36. Shawn says

    I prefer a pub myself. Not quite run down or a dive but a bit basic and rough. I know my presence there makes some of the straights uncomfortable. Most of them love having me around. I’ve been to gay bars but I guess not enough to have such firm thoughts and feelings about who else was there. It’s entirely possible I lack the experience to know what I’m talking about. I think the conversation about inclusion/exclusion should be based on people’s behaviour when they are out rather than their sexuality.

  37. Sandra says

    I believe gays and lesbians (same sex attraction) deserve and need their own space where lesbians can be with other lesbians (not bisexuals, women married to men, etc)….

  38. William says

    In the end, bars/clubs are private, for-profit establishments. Whatever atmosphere – inclusionary or exclusionary – manifests itself there will probably be determined by what impacts the establishment’s ability to turn a profit.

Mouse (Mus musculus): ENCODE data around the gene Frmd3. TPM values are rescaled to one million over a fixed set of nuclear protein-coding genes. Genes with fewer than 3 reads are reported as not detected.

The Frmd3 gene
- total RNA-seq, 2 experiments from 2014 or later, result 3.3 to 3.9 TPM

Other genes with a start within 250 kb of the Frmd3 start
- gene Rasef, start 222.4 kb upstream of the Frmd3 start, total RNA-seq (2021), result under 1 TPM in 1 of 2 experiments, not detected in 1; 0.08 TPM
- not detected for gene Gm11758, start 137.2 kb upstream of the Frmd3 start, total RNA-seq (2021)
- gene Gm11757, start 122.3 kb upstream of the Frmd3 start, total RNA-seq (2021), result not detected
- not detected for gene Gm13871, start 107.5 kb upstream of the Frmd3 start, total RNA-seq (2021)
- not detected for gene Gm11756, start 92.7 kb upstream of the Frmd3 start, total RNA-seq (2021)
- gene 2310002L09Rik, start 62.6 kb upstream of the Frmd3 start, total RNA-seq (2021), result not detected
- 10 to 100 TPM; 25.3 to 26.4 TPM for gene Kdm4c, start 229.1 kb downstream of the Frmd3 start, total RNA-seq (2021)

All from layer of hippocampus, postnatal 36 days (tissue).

As for me, I will never spend my money or my time in a bar – gay or straight – that set up a culture of exclusion. And, on the dating scene, I would never get together with a guy whose self-image is so low that he needed an exclusive space to make him feel comfortable.

  39. Billy says

    Never had a problem with straight guys in gay bars, straight girls on the other had can be a little pushy. If I’m in your way just say “excuse me” I’ll be more than happy to move. But when you push me, I’ll push you back, even if you are a woman. You are not better than.

  40. petey says

    In theory, there shouldn’t be a bar scene based on sexuality. If people don’t feel comfortable in a bar, they should leave. Easy come, easy go.

  41. petey says

    In all-male bars, men don’t need to compete for a woman. Thus, they tend to be relaxed.